How is it conducted?
There are many techniques available. But if you have followed the process of a project time plan as shown above, draw it out on a whiteboard. Now tackle each phase, asking participants around the room to list what was the “good” and “bad” in each phase. If you don’t want to use the word “bad”, you can use “Areas of improvement” :)
The “good” and “bad” listing in a project isn’t necessarily restricted to just the team’s performance, but also the collaboration with the stakeholders and management. It could be about time-plans, budgeting, scoping, delivery pressure among other things.
Here are four recommendations to get the most value out of a retrospective.
1. The project lead shouldn’t lead the retrospective — Someone other than the project lead must lead this meeting as that allows the discussion to be less of a report card session and more of a team discussion aimed at working better going forward.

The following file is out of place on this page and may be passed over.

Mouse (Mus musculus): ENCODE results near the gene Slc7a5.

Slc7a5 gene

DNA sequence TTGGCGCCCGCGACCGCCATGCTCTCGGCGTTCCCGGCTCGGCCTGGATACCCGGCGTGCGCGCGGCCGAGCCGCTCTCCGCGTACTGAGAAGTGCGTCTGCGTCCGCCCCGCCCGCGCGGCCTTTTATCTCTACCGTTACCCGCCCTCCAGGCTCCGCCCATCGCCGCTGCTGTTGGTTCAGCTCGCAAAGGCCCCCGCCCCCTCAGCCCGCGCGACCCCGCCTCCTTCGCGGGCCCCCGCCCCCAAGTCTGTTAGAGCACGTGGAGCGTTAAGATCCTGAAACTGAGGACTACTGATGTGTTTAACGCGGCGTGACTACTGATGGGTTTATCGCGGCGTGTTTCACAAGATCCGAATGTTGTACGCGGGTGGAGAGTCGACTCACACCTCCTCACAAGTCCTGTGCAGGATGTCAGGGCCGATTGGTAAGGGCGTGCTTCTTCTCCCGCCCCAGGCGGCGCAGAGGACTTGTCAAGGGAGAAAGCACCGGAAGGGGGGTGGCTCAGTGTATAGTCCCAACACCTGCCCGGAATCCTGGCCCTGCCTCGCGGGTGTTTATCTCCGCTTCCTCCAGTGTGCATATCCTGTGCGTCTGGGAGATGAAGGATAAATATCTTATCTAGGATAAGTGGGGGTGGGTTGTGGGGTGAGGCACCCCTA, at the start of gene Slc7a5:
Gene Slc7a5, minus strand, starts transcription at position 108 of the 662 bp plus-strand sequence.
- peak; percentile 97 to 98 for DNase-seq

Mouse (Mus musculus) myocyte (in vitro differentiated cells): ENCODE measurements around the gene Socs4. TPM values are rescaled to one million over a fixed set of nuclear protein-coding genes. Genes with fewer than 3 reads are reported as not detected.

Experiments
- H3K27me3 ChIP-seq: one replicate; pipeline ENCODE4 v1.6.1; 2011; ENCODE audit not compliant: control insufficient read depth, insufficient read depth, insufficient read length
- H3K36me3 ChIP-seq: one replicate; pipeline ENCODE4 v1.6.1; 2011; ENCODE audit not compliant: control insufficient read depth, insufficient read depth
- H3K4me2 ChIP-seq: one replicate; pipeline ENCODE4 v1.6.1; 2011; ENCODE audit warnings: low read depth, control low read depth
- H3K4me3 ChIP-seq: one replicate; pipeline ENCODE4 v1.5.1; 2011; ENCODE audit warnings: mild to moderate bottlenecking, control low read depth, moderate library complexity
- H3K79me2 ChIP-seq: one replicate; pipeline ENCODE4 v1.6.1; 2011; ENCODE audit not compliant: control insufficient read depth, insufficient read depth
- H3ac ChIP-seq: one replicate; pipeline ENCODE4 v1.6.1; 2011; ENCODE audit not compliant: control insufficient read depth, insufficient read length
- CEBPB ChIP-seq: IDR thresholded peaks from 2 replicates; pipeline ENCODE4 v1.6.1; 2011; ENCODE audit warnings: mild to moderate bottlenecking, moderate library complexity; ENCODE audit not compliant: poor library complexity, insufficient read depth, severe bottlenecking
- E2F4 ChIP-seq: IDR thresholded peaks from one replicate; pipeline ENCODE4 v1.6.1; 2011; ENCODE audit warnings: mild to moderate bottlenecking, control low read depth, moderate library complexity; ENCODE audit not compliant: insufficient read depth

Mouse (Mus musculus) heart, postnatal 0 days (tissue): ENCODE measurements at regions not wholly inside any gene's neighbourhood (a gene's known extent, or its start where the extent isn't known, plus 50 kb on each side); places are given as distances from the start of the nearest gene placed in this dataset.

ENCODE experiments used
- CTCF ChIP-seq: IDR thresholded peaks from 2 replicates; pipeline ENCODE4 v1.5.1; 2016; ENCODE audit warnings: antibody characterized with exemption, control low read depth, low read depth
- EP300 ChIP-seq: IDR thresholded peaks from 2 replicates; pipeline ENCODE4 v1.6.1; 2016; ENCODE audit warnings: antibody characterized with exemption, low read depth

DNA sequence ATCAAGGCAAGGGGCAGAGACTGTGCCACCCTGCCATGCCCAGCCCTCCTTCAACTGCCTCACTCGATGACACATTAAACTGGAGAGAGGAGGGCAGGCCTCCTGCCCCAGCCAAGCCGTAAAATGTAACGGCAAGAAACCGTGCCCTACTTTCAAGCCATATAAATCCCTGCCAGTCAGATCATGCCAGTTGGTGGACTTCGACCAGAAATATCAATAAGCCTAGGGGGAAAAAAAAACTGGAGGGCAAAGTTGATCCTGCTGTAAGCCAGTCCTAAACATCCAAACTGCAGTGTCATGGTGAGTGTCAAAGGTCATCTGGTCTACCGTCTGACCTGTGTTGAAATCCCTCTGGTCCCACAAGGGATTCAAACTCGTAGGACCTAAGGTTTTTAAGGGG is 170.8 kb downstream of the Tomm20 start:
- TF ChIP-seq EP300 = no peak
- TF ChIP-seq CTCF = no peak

2. Ask questions like — What worked well? What was lacking? What did you learn? What do you long for going forward?
3. It’s not personal — Don’t make your comments personal or take any feedback personally. Retrospectives must be a safe space to voice an individual’s concerns or point of view.
4. Action points and clear next steps — Don’t just conduct the retrospective and toss all the notes into the post it pile from hell. It is important to document the discussion points and address them at any subsequent kickoffs to ensure that those mistakes are not repeated in future projects.